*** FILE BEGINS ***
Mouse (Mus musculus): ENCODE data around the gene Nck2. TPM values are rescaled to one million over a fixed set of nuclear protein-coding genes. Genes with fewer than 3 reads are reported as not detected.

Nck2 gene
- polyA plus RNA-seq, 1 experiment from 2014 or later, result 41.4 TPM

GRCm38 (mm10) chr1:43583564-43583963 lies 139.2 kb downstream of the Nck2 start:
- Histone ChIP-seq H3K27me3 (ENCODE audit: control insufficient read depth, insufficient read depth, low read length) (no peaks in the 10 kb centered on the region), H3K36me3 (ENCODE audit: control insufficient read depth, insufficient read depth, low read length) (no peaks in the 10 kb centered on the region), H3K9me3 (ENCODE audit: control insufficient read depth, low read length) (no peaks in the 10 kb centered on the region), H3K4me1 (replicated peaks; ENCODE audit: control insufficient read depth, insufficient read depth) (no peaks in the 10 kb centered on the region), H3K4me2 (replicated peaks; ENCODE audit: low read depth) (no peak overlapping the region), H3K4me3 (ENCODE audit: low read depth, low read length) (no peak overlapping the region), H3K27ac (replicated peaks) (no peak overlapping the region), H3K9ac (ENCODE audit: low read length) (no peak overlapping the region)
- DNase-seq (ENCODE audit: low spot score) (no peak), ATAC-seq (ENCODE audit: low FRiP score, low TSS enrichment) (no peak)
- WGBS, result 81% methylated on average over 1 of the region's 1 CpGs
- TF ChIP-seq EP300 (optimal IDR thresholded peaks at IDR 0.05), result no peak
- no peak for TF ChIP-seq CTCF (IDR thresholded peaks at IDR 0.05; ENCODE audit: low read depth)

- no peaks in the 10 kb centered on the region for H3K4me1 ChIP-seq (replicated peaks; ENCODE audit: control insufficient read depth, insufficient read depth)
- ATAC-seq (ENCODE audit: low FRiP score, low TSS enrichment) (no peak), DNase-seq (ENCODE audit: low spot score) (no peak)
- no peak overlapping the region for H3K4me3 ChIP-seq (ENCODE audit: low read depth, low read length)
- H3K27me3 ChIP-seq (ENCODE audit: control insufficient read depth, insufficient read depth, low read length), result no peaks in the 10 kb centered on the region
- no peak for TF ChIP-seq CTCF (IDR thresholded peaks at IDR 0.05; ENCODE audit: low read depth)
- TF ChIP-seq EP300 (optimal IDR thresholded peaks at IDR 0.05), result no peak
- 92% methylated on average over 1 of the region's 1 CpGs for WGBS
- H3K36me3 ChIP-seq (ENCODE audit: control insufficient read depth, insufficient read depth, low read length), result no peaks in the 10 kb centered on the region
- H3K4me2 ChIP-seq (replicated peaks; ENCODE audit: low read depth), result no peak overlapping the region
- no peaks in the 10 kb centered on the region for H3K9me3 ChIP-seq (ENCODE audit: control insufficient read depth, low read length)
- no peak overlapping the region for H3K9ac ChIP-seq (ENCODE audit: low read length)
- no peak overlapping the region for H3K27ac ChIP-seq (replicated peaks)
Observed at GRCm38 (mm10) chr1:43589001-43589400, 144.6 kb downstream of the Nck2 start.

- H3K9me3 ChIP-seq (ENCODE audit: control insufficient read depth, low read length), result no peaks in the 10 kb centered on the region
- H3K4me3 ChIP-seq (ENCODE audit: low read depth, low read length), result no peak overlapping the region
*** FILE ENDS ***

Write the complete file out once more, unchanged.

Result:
Mouse (Mus musculus): ENCODE data around the gene Nck2. TPM values are rescaled to one million over a fixed set of nuclear protein-coding genes. Genes with fewer than 3 reads are reported as not detected.

Nck2 gene
- polyA plus RNA-seq, 1 experiment from 2014 or later, result 41.4 TPM

GRCm38 (mm10) chr1:43583564-43583963 lies 139.2 kb downstream of the Nck2 start:
- Histone ChIP-seq H3K27me3 (ENCODE audit: control insufficient read depth, insufficient read depth, low read length) (no peaks in the 10 kb centered on the region), H3K36me3 (ENCODE audit: control insufficient read depth, insufficient read depth, low read length) (no peaks in the 10 kb centered on the region), H3K9me3 (ENCODE audit: control insufficient read depth, low read length) (no peaks in the 10 kb centered on the region), H3K4me1 (replicated peaks; ENCODE audit: control insufficient read depth, insufficient read depth) (no peaks in the 10 kb centered on the region), H3K4me2 (replicated peaks; ENCODE audit: low read depth) (no peak overlapping the region), H3K4me3 (ENCODE audit: low read depth, low read length) (no peak overlapping the region), H3K27ac (replicated peaks) (no peak overlapping the region), H3K9ac (ENCODE audit: low read length) (no peak overlapping the region)
- DNase-seq (ENCODE audit: low spot score) (no peak), ATAC-seq (ENCODE audit: low FRiP score, low TSS enrichment) (no peak)
- WGBS, result 81% methylated on average over 1 of the region's 1 CpGs
- TF ChIP-seq EP300 (optimal IDR thresholded peaks at IDR 0.05), result no peak
- no peak for TF ChIP-seq CTCF (IDR thresholded peaks at IDR 0.05; ENCODE audit: low read depth)

- no peaks in the 10 kb centered on the region for H3K4me1 ChIP-seq (replicated peaks; ENCODE audit: control insufficient read depth, insufficient read depth)
- ATAC-seq (ENCODE audit: low FRiP score, low TSS enrichment) (no peak), DNase-seq (ENCODE audit: low spot score) (no peak)
- no peak overlapping the region for H3K4me3 ChIP-seq (ENCODE audit: low read depth, low read length)
- H3K27me3 ChIP-seq (ENCODE audit: control insufficient read depth, insufficient read depth, low read length), result no peaks in the 10 kb centered on the region
- no peak for TF ChIP-seq CTCF (IDR thresholded peaks at IDR 0.05; ENCODE audit: low read depth)
- TF ChIP-seq EP300 (optimal IDR thresholded peaks at IDR 0.05), result no peak
- 92% methylated on average over 1 of the region's 1 CpGs for WGBS
- H3K36me3 ChIP-seq (ENCODE audit: control insufficient read depth, insufficient read depth, low read length), result no peaks in the 10 kb centered on the region
- H3K4me2 ChIP-seq (replicated peaks; ENCODE audit: low read depth), result no peak overlapping the region
- no peaks in the 10 kb centered on the region for H3K9me3 ChIP-seq (ENCODE audit: control insufficient read depth, low read length)
- no peak overlapping the region for H3K9ac ChIP-seq (ENCODE audit: low read length)
- no peak overlapping the region for H3K27ac ChIP-seq (replicated peaks)
Observed at GRCm38 (mm10) chr1:43589001-43589400, 144.6 kb downstream of the Nck2 start.

- H3K9me3 ChIP-seq (ENCODE audit: control insufficient read depth, low read length), result no peaks in the 10 kb centered on the region
- H3K4me3 ChIP-seq (ENCODE audit: low read depth, low read length), result no peak overlapping the region